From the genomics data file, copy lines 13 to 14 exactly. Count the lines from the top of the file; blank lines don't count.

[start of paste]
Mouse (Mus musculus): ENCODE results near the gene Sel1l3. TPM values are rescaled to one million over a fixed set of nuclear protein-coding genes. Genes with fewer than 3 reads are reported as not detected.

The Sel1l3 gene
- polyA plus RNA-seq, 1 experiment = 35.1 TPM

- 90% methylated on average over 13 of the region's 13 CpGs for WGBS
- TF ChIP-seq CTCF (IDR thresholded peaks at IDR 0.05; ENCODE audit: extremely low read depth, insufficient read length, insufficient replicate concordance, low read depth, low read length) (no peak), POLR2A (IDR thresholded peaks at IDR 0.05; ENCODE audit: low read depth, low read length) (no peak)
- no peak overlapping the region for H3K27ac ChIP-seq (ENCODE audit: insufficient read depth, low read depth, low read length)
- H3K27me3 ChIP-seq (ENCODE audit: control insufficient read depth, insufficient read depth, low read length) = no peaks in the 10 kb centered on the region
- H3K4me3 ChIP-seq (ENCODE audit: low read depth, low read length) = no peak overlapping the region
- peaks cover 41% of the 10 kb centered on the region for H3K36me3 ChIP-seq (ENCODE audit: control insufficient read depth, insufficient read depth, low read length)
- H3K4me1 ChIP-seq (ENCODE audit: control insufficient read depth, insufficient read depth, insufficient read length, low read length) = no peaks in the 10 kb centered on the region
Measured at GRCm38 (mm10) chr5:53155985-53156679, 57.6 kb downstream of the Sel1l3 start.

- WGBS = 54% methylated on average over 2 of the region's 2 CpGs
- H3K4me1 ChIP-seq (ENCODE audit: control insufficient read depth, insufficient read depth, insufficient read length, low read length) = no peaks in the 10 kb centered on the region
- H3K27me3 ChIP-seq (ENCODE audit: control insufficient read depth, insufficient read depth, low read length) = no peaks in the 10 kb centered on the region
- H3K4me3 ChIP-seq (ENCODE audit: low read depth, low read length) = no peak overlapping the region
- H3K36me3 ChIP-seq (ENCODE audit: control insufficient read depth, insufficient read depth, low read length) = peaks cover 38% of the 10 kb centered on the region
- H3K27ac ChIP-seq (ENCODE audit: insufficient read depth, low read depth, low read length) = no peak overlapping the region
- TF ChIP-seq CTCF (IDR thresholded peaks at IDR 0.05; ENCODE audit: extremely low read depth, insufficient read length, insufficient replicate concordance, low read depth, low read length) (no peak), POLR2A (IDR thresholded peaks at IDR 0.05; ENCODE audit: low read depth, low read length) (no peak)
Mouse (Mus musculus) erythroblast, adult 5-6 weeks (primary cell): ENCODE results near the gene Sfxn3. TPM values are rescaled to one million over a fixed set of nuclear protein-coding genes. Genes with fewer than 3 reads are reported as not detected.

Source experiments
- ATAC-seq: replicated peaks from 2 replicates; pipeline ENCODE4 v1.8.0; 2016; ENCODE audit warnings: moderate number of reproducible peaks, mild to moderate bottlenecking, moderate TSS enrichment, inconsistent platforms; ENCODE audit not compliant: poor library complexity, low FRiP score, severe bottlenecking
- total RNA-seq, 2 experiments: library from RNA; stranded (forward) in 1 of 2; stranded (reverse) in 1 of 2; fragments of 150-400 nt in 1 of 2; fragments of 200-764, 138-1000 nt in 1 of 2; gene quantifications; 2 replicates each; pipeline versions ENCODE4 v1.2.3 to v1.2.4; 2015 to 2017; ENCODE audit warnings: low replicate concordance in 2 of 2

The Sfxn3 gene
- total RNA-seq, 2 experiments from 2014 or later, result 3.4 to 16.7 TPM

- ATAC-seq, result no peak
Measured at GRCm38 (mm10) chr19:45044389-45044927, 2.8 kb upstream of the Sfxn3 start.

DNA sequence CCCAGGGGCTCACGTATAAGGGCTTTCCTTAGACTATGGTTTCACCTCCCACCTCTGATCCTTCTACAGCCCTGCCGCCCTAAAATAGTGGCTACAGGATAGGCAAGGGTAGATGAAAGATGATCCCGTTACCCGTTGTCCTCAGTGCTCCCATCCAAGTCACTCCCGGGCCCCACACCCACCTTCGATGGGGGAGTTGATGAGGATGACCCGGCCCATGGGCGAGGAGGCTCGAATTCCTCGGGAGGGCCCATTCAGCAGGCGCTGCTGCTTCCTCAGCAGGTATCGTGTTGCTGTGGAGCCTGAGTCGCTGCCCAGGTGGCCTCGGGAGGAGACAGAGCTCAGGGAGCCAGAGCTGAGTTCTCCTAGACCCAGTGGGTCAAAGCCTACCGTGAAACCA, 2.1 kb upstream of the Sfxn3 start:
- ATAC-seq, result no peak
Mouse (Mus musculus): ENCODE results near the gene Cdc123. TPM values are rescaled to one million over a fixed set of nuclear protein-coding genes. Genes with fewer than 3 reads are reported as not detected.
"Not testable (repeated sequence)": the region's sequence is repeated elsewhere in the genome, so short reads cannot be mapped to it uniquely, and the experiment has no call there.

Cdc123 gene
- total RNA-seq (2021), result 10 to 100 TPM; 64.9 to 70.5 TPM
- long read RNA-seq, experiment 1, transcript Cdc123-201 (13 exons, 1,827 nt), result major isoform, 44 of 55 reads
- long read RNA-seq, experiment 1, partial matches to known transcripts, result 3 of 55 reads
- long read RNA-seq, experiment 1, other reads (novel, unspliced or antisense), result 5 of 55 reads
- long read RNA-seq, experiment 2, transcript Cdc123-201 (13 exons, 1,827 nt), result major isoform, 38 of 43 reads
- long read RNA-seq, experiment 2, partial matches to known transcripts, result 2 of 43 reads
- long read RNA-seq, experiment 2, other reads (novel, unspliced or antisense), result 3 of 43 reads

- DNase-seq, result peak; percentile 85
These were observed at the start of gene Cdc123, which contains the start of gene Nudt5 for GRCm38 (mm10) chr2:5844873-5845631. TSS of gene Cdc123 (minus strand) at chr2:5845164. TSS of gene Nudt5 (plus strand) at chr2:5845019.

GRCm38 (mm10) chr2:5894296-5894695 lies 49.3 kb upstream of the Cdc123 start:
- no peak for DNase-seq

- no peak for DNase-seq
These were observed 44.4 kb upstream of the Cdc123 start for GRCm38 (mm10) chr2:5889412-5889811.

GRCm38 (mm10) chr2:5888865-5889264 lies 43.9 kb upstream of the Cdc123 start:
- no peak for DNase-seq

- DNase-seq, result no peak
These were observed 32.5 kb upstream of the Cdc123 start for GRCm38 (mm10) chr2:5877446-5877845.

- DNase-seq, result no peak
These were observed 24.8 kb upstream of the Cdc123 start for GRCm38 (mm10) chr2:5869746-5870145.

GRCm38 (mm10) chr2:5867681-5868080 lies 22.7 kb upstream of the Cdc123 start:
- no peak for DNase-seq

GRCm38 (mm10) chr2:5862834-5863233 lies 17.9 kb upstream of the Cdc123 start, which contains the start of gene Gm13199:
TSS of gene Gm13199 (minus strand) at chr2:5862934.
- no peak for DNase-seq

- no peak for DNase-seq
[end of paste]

- H3K4me1 ChIP-seq (ENCODE audit: control insufficient read depth, insufficient read depth, insufficient read length, low read length) = no peaks in the 10 kb centered on the region
- H3K27me3 ChIP-seq (ENCODE audit: control insufficient read depth, insufficient read depth, low read length) = no peaks in the 10 kb centered on the region